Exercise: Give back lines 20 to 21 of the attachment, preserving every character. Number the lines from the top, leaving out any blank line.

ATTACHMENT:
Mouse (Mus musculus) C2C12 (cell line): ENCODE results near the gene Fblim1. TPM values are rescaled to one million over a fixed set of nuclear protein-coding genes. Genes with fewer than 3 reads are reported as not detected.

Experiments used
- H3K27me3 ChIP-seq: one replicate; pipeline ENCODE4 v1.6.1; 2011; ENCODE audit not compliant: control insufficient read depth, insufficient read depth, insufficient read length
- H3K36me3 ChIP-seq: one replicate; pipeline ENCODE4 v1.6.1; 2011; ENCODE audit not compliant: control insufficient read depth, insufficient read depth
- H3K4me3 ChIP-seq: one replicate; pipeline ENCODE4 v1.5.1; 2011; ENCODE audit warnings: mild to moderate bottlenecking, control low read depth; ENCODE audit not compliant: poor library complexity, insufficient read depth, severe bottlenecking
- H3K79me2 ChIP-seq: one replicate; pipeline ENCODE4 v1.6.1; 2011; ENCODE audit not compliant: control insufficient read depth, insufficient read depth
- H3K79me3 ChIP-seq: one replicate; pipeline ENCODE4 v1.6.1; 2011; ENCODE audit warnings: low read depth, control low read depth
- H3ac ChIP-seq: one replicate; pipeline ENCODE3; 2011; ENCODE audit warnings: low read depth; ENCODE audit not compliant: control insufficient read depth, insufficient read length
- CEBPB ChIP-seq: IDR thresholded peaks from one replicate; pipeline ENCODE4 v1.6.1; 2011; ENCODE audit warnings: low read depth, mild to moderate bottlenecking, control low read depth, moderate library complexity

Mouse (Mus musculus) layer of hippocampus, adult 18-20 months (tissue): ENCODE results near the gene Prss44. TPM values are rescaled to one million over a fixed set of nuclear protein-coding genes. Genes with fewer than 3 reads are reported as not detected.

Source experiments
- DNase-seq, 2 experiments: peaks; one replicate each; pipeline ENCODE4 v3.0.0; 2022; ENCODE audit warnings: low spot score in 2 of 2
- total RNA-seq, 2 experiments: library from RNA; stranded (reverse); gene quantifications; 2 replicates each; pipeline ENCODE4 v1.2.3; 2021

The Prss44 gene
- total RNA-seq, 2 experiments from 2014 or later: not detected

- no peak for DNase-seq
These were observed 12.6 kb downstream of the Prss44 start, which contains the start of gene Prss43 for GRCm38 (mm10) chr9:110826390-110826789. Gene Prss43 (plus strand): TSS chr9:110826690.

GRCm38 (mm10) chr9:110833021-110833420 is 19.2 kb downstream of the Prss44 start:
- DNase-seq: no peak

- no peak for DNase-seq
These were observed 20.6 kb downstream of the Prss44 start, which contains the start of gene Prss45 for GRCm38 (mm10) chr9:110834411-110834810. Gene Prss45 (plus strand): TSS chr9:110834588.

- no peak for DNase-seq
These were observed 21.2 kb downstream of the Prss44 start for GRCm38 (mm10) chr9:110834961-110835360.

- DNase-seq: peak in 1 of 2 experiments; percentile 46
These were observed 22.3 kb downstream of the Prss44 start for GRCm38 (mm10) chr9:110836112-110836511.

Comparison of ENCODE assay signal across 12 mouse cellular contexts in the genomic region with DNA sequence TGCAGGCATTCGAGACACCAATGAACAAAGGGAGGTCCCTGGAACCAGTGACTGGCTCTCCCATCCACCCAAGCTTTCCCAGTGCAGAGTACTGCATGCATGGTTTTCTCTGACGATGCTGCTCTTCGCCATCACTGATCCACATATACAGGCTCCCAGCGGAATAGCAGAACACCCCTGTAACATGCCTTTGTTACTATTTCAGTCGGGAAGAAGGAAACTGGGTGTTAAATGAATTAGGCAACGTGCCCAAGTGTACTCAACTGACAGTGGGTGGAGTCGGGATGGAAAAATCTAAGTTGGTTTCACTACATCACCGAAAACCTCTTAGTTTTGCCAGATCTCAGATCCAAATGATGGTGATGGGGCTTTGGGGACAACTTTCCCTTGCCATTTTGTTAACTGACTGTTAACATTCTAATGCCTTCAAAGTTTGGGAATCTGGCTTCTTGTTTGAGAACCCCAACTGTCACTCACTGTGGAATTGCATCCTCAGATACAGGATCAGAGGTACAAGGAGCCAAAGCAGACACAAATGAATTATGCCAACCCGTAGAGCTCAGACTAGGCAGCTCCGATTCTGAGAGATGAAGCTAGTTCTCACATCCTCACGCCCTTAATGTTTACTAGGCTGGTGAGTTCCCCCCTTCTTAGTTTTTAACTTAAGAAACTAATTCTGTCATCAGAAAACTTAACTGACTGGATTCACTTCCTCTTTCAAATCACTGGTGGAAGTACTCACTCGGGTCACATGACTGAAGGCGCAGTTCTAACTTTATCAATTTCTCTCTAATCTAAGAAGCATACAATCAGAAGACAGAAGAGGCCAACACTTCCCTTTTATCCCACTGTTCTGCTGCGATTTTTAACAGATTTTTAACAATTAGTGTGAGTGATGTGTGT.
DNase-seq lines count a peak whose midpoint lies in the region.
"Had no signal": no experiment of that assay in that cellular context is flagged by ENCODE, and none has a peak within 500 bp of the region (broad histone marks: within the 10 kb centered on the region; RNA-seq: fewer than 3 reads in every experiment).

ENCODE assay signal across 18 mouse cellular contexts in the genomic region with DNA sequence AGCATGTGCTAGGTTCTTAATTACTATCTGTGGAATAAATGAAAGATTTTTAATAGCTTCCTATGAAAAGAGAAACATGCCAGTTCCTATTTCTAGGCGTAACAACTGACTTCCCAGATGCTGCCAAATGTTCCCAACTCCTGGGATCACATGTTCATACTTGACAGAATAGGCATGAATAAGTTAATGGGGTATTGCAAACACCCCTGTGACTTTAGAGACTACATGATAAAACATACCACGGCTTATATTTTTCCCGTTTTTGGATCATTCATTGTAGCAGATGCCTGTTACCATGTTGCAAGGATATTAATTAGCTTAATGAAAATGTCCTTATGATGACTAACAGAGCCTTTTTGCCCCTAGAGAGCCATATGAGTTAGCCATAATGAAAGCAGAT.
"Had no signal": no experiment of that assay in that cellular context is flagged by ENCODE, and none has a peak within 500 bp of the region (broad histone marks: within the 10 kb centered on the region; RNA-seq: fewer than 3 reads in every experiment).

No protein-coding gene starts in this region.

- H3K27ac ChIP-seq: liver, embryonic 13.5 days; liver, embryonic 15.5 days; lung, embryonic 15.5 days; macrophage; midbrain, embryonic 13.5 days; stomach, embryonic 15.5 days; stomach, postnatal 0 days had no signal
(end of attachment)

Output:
- no peak for DNase-seq
These were observed 20.6 kb downstream of the Prss44 start, which contains the start of gene Prss45 for GRCm38 (mm10) chr9:110834411-110834810. Gene Prss45 (plus strand): TSS chr9:110834588.